This is a great article and well worth the read. I agree so much with so much of what she has to say, but I have some very pointed and careful constructive criticisms:
Women can turn the whole internet into a list of “Me toos,” but it won’t make a difference until men ― all men ― acknowledge how they perpetuate misogyny and commit to making a change.
This is absolutely true, and later she makes the equally valid and agreed upon point that men need to realize how many women have been sexually abused to realize that (a) it is a lot more men than the perverts and powerful of the world doing it and (b) to admit in their heart-of-heart’s they have committed some act of abuse too.
My criticism is that it is absolutely necessary to realize the scope of the issue in order for men to start changing. It is similar to how we’ve gotten to a majority on marriage equality and LGBTQ+ rights. In the 80’s people realized how many gay men there were and that they knew some because they got sick and died of AIDS. There was no denying it. There was no covering it up. It forced gay men out of the closet in droves. It lead to celebrities coming out, increased visibility of LGBTQ+ on TV shows and movies.
The other thing that #MeToo does is it reveals the trauma, hurt, and injury that even small transgressions bring. The gropings that are over in a moment for the man and soon forgotten, live on for a lifetime for the women. To a man, it doesn’t seem like a big deal, but to the women it is. Men don’t get that. Not because they are obtuse or lack empathy but because they lack the point-of-view, the experience of being groped and violated themselves.
If enough women tell their stories, then men can no longer deny that it is isolated beastly men perpetrating all of these assaults, but most men. Once people are on board with the most men — really it is all men — then some things start to happen. Women are given the benefit of the doubt. The accused man is not necessarily assumed to be guilty and ostracized, but the accusation is taken seriously and investigated seriously. The man is limited during the investigation. Protecting his life and livelihood and reputation are no longer the most important item on the agenda.
But, then men can begin their campaign of #MeToo and confess their abusive behavior. It is important that the all men belief be in place otherwise the risk of damaging careers and relationships is too great. Too many teachers, for example, in America have been fired or not hired simply because they have posted a picture of themselves with a beer on Facebook. Don’t believe me? Google it.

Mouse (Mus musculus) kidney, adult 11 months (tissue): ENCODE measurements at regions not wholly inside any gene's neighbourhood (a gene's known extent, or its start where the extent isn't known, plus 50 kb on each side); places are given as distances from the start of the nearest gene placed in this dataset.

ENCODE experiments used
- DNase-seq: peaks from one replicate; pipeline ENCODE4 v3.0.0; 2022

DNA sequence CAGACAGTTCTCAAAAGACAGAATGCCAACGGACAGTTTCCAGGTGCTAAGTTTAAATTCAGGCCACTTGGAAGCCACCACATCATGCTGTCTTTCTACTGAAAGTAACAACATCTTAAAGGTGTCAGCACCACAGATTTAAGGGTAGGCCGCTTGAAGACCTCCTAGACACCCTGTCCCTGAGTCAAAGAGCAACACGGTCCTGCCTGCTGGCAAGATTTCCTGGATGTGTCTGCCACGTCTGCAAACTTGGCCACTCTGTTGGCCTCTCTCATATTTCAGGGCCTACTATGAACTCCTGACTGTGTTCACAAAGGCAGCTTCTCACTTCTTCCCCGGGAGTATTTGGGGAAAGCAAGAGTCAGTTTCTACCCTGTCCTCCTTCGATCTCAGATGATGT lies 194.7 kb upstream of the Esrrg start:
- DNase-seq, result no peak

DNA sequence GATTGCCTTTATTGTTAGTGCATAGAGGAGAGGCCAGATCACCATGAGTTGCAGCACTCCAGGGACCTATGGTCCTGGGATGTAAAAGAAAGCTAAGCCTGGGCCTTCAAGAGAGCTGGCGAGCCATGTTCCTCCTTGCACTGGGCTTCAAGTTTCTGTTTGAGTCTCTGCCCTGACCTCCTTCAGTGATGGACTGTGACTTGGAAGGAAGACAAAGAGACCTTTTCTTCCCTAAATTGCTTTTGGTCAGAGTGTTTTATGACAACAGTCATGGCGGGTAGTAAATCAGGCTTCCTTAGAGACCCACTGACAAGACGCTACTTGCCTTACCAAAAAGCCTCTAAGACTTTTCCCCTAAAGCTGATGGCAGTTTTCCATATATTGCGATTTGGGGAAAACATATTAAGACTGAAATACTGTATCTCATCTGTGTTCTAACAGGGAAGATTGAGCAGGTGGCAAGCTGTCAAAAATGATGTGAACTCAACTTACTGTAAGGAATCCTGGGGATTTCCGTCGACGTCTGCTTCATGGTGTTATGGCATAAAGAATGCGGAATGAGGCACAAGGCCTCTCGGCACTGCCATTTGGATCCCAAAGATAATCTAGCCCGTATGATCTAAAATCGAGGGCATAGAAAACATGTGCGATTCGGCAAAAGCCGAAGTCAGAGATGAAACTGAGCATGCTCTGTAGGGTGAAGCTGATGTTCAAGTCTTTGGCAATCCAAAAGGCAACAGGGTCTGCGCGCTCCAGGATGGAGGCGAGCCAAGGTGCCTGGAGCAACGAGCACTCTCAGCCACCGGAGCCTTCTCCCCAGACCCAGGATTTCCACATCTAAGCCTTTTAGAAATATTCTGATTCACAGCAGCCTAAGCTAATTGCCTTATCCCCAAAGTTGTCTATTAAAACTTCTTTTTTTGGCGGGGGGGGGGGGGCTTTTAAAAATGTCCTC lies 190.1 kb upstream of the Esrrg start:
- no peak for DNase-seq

If men can begin to admit their culpability and take responsibility, then they can begin to atone. Remember, the three parts to an apology: (1) sincerely apologetic, (2) make up for the offense, and (3) promise not to repeat the offense. Men need to make it up somehow to the women in our lives.
The Problem With Asking Women To Say ‘Me Too’
The pressure should be on men to stop predatory behavior.
Facebook timelines have been filled since Sunday night with women posting the status “Me too,” in an attempt to prove how widespread sexual harassment and assault are in our culture.
“Do I start with the man in the car on the Parkway who masturbated and made kissing faces at the jr. high tennis team on the way home from a match?” wrote one friend. “The man, when I was in a dance club with my housemates, looked me in the eye and ran his hand down the front of me and grabbed at my pussy,” wrote another. The effect is an exhausting cascade of predatory actions that tell women what they already know: guys consider our bodies disposable.
“Me too” went viral on Sunday, after the actress Alyssa Milano tweeted that victims of sexual harassment and assault should use the phrase to come forward with their stories.
Continue reading at Huffington Post: The Problem With Asking Women To Say ‘Me Too’ | HuffPost